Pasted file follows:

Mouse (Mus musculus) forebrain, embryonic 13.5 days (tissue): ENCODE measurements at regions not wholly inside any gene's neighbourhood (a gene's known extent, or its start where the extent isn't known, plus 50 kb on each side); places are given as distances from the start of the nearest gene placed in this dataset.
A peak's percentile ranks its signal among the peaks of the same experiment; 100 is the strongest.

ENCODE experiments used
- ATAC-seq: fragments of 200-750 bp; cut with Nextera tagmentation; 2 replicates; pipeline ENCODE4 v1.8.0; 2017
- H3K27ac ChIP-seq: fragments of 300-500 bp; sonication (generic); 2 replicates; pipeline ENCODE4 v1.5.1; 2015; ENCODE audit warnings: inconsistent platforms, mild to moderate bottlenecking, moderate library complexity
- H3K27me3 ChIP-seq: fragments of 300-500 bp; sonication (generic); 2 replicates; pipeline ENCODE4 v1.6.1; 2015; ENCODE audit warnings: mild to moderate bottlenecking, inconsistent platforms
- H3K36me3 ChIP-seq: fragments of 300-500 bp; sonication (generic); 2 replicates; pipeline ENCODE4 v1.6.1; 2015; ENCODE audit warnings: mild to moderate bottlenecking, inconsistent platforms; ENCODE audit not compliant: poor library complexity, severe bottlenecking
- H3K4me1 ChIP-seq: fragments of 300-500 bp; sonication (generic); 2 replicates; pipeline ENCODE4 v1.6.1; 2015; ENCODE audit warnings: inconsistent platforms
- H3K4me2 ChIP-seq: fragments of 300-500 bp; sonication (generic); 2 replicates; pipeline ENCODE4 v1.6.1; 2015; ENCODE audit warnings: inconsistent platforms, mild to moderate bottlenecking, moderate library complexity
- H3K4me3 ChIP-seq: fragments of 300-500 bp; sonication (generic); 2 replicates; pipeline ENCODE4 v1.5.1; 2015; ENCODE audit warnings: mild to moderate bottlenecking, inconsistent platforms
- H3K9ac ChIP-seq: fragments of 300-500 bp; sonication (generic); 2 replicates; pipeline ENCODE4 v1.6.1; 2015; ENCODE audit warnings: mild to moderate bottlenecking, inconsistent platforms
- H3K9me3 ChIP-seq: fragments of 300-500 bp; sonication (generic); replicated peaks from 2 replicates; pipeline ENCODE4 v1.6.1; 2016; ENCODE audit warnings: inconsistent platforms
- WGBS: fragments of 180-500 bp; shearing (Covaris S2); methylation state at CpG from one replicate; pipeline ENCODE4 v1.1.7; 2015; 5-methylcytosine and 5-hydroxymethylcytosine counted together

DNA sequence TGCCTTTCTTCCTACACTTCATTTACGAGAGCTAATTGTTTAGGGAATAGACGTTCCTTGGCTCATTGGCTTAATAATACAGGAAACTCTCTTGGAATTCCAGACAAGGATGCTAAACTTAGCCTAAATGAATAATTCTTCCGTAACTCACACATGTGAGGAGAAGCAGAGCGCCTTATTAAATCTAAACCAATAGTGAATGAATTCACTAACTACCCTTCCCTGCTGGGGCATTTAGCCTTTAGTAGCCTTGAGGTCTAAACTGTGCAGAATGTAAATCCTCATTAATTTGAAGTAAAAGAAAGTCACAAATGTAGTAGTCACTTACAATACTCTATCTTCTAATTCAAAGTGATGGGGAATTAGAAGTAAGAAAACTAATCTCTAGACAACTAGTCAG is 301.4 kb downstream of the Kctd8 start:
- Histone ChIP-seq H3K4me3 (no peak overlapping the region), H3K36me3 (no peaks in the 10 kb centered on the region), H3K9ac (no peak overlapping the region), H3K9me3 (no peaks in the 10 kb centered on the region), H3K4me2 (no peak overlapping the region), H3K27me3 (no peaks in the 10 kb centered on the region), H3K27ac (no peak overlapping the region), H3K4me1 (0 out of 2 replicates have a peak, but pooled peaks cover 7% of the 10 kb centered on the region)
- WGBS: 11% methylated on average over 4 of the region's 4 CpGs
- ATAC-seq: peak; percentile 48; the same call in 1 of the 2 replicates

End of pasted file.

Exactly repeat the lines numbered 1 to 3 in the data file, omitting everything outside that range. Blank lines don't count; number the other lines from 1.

Mouse (Mus musculus) forebrain, embryonic 13.5 days (tissue): ENCODE measurements at regions not wholly inside any gene's neighbourhood (a gene's known extent, or its start where the extent isn't known, plus 50 kb on each side); places are given as distances from the start of the nearest gene placed in this dataset.
A peak's percentile ranks its signal among the peaks of the same experiment; 100 is the strongest.

ENCODE experiments used